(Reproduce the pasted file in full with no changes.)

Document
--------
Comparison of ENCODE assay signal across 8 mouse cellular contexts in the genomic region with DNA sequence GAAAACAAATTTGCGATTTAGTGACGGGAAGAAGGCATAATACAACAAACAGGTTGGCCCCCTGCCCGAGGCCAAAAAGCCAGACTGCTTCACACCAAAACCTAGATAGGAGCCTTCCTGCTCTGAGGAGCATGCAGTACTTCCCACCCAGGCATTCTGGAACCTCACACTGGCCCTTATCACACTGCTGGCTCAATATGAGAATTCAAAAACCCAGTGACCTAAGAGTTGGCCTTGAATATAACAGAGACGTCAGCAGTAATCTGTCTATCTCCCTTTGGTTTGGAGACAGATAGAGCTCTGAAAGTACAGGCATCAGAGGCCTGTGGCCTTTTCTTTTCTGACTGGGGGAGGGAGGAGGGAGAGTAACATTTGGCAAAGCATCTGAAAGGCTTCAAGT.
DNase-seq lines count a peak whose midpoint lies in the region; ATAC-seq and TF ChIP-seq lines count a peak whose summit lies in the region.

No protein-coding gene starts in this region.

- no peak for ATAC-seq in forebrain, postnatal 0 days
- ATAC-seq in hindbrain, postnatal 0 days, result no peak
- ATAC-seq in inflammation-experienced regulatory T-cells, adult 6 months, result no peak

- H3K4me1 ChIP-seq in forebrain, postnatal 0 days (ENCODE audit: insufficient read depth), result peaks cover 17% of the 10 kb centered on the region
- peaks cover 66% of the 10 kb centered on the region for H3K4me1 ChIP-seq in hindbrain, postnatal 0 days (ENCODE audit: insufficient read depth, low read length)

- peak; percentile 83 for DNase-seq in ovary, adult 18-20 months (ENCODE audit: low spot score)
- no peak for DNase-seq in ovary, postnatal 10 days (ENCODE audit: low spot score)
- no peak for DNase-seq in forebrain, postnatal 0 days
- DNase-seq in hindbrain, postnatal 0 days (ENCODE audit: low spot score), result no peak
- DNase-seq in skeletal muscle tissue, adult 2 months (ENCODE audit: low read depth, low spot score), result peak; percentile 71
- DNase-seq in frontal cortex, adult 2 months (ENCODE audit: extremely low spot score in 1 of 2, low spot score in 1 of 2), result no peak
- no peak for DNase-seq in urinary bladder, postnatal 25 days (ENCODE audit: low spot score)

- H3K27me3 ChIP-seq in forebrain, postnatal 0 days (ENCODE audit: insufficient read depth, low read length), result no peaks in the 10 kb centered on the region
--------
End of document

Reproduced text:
Comparison of ENCODE assay signal across 8 mouse cellular contexts in the genomic region with DNA sequence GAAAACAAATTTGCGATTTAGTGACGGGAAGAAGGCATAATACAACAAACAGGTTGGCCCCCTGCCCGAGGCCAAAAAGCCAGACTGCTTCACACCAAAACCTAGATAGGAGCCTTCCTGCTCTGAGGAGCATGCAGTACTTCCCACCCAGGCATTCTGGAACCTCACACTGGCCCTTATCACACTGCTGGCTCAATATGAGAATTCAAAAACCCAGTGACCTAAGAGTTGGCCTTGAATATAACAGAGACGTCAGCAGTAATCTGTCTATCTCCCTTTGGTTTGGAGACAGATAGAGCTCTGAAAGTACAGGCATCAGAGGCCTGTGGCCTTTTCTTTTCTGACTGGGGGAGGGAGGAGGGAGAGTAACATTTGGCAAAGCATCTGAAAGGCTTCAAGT.
DNase-seq lines count a peak whose midpoint lies in the region; ATAC-seq and TF ChIP-seq lines count a peak whose summit lies in the region.

No protein-coding gene starts in this region.

- no peak for ATAC-seq in forebrain, postnatal 0 days
- ATAC-seq in hindbrain, postnatal 0 days, result no peak
- ATAC-seq in inflammation-experienced regulatory T-cells, adult 6 months, result no peak

- H3K4me1 ChIP-seq in forebrain, postnatal 0 days (ENCODE audit: insufficient read depth), result peaks cover 17% of the 10 kb centered on the region
- peaks cover 66% of the 10 kb centered on the region for H3K4me1 ChIP-seq in hindbrain, postnatal 0 days (ENCODE audit: insufficient read depth, low read length)

- peak; percentile 83 for DNase-seq in ovary, adult 18-20 months (ENCODE audit: low spot score)
- no peak for DNase-seq in ovary, postnatal 10 days (ENCODE audit: low spot score)
- no peak for DNase-seq in forebrain, postnatal 0 days
- DNase-seq in hindbrain, postnatal 0 days (ENCODE audit: low spot score), result no peak
- DNase-seq in skeletal muscle tissue, adult 2 months (ENCODE audit: low read depth, low spot score), result peak; percentile 71
- DNase-seq in frontal cortex, adult 2 months (ENCODE audit: extremely low spot score in 1 of 2, low spot score in 1 of 2), result no peak
- no peak for DNase-seq in urinary bladder, postnatal 25 days (ENCODE audit: low spot score)

- H3K27me3 ChIP-seq in forebrain, postnatal 0 days (ENCODE audit: insufficient read depth, low read length), result no peaks in the 10 kb centered on the region